By Kim Walter -- email@example.com
Virginia will receive about $189,000 in federal funds to cover the cost of Advanced Placement tests taken by low-income students in the 2012-2013 fiscal year, an amount less than the state received last year, according to Charles Pyle, Director of Communications for the Virginia Department of Education.
The U.S. Department of Education had more than $21.5 million in grants to give out to more than 43 states. Since the target group for the funds are those who qualify as low-income, the amount of funding per state was determined by how many of those students take AP tests.
For the 2011-2012 school year, Virginia received $222,362 in funding to cover the costs of AP tests for low-income students, Pyle said. While the amount is less this year, he said the funding will still help in encouraging students to not only take AP courses, but also take the test and continue into higher education.
School divisions already covering the cost of AP tests will not be eligible for funding, Pyle said, but school's not covering the cost also will be able to participate "to a certain extent, given the amount that's available to us."
Pyle added that funding doesn't go directly to individual school districts, but instead to the College Board, which reimburses the schools.
According to the College Board website, the $87 exam fee will be erased for low-income students, and there will be no limit on the number of exams each students is allowed to take.
Currently, students who qualify for the Federal Free or Reduced Price Lunch Program will also qualify for the AP test fee reduction, the website says.
One-third of the students in Frederick County qualify for free or reduced lunches, according to Steve Edwards, Coordinator of Policy, Records Management, and Communications for Frederick County Public Schools. Edwards said he's unsure at this point if the low-income definition and requirements will change, though, so the number of students who can have the costs covered may vary from past years.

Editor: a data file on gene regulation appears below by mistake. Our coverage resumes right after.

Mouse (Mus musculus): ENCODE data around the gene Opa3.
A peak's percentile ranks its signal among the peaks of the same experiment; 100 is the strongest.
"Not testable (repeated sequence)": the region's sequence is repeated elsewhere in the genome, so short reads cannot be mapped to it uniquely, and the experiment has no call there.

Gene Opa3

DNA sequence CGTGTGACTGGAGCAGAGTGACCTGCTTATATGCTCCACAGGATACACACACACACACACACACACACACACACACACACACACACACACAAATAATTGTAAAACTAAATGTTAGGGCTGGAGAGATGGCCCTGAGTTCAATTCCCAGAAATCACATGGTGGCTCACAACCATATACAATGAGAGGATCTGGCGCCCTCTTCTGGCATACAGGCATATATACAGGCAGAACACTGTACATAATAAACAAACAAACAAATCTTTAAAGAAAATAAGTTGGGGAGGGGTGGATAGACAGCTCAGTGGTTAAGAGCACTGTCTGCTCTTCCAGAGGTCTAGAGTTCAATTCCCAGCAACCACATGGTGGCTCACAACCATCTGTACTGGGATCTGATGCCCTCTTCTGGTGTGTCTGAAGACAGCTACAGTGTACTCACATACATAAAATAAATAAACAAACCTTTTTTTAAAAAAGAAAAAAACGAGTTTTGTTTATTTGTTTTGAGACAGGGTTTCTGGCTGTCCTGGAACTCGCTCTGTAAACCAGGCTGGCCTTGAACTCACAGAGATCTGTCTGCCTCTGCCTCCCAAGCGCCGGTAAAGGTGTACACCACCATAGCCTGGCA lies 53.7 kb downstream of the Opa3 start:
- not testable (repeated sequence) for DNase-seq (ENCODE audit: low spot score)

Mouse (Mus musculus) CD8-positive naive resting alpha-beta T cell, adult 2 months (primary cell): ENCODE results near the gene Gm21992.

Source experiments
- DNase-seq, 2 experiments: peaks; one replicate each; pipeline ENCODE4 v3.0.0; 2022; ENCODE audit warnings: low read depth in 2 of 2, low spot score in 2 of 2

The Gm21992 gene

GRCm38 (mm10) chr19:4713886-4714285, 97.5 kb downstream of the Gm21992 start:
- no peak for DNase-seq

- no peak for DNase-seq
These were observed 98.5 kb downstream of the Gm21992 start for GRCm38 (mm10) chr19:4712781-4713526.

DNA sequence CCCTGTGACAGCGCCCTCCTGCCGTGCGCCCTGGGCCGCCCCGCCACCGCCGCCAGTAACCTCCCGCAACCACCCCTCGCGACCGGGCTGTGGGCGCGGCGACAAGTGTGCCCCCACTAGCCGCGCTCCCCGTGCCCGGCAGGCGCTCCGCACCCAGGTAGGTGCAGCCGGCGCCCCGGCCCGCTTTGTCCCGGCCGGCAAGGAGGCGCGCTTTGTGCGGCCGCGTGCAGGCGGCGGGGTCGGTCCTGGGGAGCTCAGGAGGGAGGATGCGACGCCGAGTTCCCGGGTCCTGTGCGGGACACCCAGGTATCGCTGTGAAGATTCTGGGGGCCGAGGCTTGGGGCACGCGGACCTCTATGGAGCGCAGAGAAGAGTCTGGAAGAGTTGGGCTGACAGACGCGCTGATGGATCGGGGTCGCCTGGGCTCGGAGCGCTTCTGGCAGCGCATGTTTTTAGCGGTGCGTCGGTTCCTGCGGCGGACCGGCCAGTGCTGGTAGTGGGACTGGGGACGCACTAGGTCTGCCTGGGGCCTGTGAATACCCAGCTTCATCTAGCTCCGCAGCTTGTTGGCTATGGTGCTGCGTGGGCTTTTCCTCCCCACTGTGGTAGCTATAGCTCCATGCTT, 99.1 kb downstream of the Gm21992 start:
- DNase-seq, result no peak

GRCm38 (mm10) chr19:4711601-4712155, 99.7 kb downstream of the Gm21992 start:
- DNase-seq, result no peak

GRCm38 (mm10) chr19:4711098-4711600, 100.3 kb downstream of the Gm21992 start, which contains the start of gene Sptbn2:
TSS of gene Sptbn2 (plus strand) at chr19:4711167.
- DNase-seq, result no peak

The school district saw a six percent increase in the number of AP courses taken during the 2011-2012 school year, Edwards said. However, while 1,494 seats were taken by the county's students in AP courses, only 319 AP tests were administered, he added.
"It costs nothing to take the class, only to take the test," he said. Frederick County does not cover the cost of tests, so they could be eligible for the fee reduction for qualifying students.
Students could take an AP course and test, but if they don't receive a score of three or higher, Edwards said chances are they won't get any college credit for it.
"I will say that we saw a 35 percent increase in the number of students taking dual enrollment courses through LFCC," he said. "I can see the benefit to students because the credit comes from their final grade and how they do in the class, not from a final test."
Edwards said it's still hard to say at this point how the funding will affect student participation in AP courses this school year.
"It's great that there's a way for certain students to have their test cost covered," he said. "But either way, we believe in challenging our students, so we're glad to see students involved in any courses that do that."